Playwright Neil Simon would often treat himself to a bag of Fritos after finishing a difficult scene.
Inside the bag, a second body was naked, wrapped in a towel, and almost decapitated.
This morning, I picked up the recently published biography of Schulz, whose real life seemed duller than a bag of flour.
In her bag, police found chemicals that were sealed in jars.
Not to mention his infamous photo of the annihilation of a $100,000 Birkin bag.
Hoddan painstakingly fastened his bag to the saddle of the lead horse.
The men jumped to their feet and Uncle Denny hurried to take her bag.
To each of those who have been good he gives a present from his bag.
Silently, he dug into his possessions, to produce a third bag.
He was out in a boat, and a bag of gunpowder he had with him exploded.
c.1200, bagge, from Old Norse baggi or a similar Scandinavian source; not found in other Germanic languages, perhaps ultimately of Celtic origin. Disparaging slang for "woman" dates from 1924 (though various specialized senses of this are much older). Meaning "person's area of interest or expertise" is 1964, from Black English slang, from jazz sense of "category," probably via notion of putting something in a bag.
To be left holding the bag (and presumably nothing else), "cheated, swindled" is attested by 1793. Many figurative senses are from the notion of the game bag (late 15c.) into which the product of the hunt was placed; e.g. the verb meaning "to kill game" (1814) and its colloquial extension to "catch, seize, steal" (1818). To let the cat out of the bag "reveal the secret" is from 1760.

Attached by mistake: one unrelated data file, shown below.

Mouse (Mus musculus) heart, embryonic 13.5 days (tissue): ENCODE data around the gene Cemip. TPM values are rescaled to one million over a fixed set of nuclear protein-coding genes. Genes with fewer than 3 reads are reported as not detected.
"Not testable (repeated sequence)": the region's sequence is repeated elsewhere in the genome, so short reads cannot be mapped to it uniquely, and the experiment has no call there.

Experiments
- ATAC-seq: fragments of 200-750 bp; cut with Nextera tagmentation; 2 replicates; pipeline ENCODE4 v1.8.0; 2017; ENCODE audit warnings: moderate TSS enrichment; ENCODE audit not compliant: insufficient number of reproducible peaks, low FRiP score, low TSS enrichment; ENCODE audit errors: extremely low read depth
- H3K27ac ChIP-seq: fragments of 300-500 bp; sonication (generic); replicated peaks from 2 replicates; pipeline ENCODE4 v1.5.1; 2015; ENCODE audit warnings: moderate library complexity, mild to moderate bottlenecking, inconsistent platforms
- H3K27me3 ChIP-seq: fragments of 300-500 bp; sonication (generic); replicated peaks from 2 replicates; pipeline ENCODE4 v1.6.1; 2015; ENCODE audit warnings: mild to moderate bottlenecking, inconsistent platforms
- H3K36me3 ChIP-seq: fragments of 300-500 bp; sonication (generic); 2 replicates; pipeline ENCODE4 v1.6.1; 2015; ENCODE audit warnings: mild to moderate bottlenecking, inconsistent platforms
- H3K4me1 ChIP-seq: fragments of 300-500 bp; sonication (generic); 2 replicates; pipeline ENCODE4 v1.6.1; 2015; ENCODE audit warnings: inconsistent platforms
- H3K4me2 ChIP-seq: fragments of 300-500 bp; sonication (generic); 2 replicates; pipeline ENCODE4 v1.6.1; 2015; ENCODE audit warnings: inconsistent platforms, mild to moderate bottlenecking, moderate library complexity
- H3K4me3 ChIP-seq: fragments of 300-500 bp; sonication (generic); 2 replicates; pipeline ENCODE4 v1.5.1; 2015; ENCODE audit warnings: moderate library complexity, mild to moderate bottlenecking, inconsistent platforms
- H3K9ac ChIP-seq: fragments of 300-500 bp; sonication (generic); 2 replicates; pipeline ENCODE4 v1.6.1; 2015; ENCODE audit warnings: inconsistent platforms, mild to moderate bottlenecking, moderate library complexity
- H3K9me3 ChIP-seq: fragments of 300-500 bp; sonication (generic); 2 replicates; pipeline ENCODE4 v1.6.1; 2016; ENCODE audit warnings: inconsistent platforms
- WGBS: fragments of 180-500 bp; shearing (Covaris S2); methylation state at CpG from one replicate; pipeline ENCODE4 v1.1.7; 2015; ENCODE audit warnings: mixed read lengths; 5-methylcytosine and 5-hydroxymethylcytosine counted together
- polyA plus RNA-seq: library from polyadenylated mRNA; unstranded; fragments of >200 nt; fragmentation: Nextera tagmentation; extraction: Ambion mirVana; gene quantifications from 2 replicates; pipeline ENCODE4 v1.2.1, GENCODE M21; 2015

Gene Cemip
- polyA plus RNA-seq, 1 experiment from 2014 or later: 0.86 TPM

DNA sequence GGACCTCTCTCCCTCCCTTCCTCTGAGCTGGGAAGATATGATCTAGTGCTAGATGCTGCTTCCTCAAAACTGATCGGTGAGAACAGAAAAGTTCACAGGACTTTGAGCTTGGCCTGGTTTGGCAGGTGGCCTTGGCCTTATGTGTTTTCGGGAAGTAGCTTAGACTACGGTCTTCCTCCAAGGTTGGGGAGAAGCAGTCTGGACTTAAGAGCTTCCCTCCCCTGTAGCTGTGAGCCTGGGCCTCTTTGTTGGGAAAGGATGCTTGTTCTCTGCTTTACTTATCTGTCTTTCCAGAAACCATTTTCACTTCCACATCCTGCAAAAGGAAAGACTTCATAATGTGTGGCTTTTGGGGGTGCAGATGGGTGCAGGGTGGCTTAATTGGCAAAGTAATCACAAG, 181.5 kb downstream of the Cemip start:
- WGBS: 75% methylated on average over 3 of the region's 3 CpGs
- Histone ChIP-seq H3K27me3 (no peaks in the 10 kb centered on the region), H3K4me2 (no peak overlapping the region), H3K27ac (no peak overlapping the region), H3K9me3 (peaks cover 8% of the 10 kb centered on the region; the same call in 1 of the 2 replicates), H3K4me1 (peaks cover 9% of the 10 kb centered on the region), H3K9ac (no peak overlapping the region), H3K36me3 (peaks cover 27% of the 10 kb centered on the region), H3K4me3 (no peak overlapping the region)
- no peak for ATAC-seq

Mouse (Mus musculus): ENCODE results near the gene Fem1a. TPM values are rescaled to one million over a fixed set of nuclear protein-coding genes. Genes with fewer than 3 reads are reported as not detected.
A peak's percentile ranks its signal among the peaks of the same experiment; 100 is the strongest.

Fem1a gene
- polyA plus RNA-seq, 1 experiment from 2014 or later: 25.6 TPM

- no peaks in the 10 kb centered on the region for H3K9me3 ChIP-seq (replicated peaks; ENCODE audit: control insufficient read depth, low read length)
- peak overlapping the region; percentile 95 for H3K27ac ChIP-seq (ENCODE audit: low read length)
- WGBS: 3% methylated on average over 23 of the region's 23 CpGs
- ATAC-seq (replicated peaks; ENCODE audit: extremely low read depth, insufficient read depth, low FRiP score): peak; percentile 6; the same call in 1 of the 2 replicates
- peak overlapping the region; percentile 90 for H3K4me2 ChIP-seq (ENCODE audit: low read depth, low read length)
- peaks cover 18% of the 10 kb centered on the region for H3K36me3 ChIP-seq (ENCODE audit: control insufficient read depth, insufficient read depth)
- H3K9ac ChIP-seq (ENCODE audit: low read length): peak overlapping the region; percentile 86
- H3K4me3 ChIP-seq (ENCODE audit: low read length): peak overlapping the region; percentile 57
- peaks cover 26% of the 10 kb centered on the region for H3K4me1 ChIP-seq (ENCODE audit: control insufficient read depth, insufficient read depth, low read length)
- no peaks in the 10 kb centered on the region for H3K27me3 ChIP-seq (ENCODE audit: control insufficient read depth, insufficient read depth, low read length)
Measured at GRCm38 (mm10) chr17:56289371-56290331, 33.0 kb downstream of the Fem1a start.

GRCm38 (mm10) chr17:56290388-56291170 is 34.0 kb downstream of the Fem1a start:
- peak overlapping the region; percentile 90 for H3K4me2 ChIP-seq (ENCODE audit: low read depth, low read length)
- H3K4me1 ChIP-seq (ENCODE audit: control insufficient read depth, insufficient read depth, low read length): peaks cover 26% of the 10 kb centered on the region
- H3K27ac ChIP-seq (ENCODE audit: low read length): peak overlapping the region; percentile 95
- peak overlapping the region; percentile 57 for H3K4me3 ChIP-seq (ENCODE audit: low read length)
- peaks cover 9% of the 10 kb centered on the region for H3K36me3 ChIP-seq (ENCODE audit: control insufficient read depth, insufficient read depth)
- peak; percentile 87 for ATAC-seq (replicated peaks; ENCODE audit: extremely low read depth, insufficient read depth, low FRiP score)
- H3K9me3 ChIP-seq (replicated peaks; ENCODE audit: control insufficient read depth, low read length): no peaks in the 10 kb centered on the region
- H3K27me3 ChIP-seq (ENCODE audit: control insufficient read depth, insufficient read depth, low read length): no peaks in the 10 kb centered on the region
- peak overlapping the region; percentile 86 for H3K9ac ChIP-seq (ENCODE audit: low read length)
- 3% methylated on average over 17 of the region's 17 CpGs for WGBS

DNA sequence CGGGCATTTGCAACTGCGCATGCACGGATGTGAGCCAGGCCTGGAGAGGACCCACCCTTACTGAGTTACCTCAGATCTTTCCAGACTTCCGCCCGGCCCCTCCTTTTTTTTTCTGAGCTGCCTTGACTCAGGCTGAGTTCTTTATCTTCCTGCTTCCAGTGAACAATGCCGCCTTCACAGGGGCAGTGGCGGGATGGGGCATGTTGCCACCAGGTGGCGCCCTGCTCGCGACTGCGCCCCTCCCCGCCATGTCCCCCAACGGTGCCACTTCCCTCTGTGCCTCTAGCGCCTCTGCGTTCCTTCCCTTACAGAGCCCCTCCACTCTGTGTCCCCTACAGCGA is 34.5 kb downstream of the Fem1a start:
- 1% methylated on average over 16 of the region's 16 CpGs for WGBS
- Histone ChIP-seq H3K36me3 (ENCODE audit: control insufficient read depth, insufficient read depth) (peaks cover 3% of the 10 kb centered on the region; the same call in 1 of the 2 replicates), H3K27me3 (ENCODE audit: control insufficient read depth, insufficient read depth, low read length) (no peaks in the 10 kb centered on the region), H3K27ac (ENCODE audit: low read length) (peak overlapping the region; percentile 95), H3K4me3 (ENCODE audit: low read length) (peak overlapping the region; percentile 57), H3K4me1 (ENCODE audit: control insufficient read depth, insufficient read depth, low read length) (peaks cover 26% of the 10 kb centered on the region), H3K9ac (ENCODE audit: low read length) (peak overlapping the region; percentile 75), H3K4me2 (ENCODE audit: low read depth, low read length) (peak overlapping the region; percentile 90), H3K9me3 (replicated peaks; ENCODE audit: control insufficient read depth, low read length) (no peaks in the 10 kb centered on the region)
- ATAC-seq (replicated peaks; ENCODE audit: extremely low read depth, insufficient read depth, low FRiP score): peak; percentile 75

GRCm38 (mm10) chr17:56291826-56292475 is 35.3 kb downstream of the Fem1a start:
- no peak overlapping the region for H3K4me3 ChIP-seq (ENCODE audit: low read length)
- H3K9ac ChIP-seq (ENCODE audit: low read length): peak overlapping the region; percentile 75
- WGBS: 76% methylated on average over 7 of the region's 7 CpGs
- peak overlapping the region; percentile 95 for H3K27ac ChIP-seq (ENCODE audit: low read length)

An anatomical sac or pouch, such as the udder of a cow.
A container of flexible material, such as paper, plastic, or leather, that is used for carrying or storing items.
brown-bag, dime bag, ditty bag, doggy bag, douche bag, fag bag, fleabag, grab-bag, hair bag, half in the bag, have a bag on, in the bag, jiffy bag, let the cat out of the bag, nickel bag, old bag, rum bag, sandbag, sleazebag, slimebag, stash bag, tie a bag on, windbag
(1.) A pocket of a cone-like shape in which Naaman bound two pieces of silver for Gehazi (2 Kings 5:23). The same Hebrew word occurs elsewhere only in Isa. 3:22, where it is rendered "crisping-pins," but denotes the reticules (or as R.V., "satchels") carried by Hebrew women. (2.) Another word (kees) so rendered means a bag for carrying weights (Deut. 25:13; Prov. 16:11; Micah 6:11). It also denotes a purse (Prov. 1:14) and a cup (23:31). (3.) Another word rendered "bag" in 1 Sam. 17:40 is rendered "sack" in Gen. 42:25; and in 1 Sam. 9:7; 21:5 "vessel," or wallet for carrying food. (4.) The word rendered in the Authorized Version "bags," in which the priests bound up the money contributed for the restoration of the temple (2 Kings 12:10), is also rendered "bundle" (Gen. 42:35; 1 Sam. 25:29). It denotes bags used by travellers for carrying money during a journey (Prov. 7:20; Hag. 1:6). (5.) The "bag" of Judas was a small box (John 12:6; 13:29).